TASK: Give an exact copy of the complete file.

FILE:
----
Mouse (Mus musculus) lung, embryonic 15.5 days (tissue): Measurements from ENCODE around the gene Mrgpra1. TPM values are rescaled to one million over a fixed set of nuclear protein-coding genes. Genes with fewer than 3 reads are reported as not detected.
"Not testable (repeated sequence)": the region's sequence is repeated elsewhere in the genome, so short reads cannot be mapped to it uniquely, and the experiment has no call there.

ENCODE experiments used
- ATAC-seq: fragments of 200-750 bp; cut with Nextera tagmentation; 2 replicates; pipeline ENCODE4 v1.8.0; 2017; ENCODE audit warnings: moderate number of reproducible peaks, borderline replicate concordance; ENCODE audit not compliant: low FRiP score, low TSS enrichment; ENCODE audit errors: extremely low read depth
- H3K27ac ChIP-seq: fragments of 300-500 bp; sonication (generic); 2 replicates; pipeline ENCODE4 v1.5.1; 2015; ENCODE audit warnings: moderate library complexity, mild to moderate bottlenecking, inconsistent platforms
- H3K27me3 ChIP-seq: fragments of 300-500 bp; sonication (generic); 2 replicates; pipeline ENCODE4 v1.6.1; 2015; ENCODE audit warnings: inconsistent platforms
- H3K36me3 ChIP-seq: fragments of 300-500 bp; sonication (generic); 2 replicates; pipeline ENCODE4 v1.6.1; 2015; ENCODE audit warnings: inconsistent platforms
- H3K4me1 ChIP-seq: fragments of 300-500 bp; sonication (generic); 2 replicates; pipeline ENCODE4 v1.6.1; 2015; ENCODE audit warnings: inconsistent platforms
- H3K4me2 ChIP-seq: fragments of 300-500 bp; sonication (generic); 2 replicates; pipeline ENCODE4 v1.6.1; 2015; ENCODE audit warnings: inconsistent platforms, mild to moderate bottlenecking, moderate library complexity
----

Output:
Mouse (Mus musculus) lung, embryonic 15.5 days (tissue): Measurements from ENCODE around the gene Mrgpra1. TPM values are rescaled to one million over a fixed set of nuclear protein-coding genes. Genes with fewer than 3 reads are reported as not detected.
"Not testable (repeated sequence)": the region's sequence is repeated elsewhere in the genome, so short reads cannot be mapped to it uniquely, and the experiment has no call there.

ENCODE experiments used
- ATAC-seq: fragments of 200-750 bp; cut with Nextera tagmentation; 2 replicates; pipeline ENCODE4 v1.8.0; 2017; ENCODE audit warnings: moderate number of reproducible peaks, borderline replicate concordance; ENCODE audit not compliant: low FRiP score, low TSS enrichment; ENCODE audit errors: extremely low read depth
- H3K27ac ChIP-seq: fragments of 300-500 bp; sonication (generic); 2 replicates; pipeline ENCODE4 v1.5.1; 2015; ENCODE audit warnings: moderate library complexity, mild to moderate bottlenecking, inconsistent platforms
- H3K27me3 ChIP-seq: fragments of 300-500 bp; sonication (generic); 2 replicates; pipeline ENCODE4 v1.6.1; 2015; ENCODE audit warnings: inconsistent platforms
- H3K36me3 ChIP-seq: fragments of 300-500 bp; sonication (generic); 2 replicates; pipeline ENCODE4 v1.6.1; 2015; ENCODE audit warnings: inconsistent platforms
- H3K4me1 ChIP-seq: fragments of 300-500 bp; sonication (generic); 2 replicates; pipeline ENCODE4 v1.6.1; 2015; ENCODE audit warnings: inconsistent platforms
- H3K4me2 ChIP-seq: fragments of 300-500 bp; sonication (generic); 2 replicates; pipeline ENCODE4 v1.6.1; 2015; ENCODE audit warnings: inconsistent platforms, mild to moderate bottlenecking, moderate library complexity